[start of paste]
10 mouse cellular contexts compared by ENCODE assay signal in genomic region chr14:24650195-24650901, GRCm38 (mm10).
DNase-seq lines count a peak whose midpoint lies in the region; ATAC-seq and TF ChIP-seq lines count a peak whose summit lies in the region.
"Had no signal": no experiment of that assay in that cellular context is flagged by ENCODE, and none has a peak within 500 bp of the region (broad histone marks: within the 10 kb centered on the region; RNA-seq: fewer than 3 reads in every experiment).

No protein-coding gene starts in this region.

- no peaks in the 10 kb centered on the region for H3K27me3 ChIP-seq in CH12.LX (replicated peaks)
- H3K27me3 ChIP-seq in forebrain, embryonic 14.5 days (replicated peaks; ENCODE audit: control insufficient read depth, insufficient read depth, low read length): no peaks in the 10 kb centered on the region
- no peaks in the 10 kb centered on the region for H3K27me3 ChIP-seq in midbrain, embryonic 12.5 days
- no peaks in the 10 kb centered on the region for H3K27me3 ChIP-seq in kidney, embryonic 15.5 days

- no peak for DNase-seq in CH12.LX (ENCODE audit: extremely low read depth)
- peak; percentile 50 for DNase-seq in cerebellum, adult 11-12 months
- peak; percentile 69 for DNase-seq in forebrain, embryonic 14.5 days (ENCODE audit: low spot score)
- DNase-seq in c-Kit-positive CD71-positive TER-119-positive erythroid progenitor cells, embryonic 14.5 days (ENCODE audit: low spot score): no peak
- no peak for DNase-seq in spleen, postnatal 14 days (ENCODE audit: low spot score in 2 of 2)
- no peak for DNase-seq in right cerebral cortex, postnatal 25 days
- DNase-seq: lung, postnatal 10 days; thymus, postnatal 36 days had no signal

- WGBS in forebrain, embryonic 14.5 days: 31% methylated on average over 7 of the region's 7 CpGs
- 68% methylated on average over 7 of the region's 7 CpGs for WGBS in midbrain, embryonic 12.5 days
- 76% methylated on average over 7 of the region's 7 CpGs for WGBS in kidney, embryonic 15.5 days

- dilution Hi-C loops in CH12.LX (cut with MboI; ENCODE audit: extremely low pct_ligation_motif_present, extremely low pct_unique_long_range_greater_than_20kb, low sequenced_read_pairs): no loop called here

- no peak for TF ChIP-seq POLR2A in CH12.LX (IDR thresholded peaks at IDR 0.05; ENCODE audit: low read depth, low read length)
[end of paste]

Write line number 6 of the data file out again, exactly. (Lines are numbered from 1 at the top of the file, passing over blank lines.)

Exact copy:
- H3K27me3 ChIP-seq in forebrain, embryonic 14.5 days (replicated peaks; ENCODE audit: control insufficient read depth, insufficient read depth, low read length): no peaks in the 10 kb centered on the region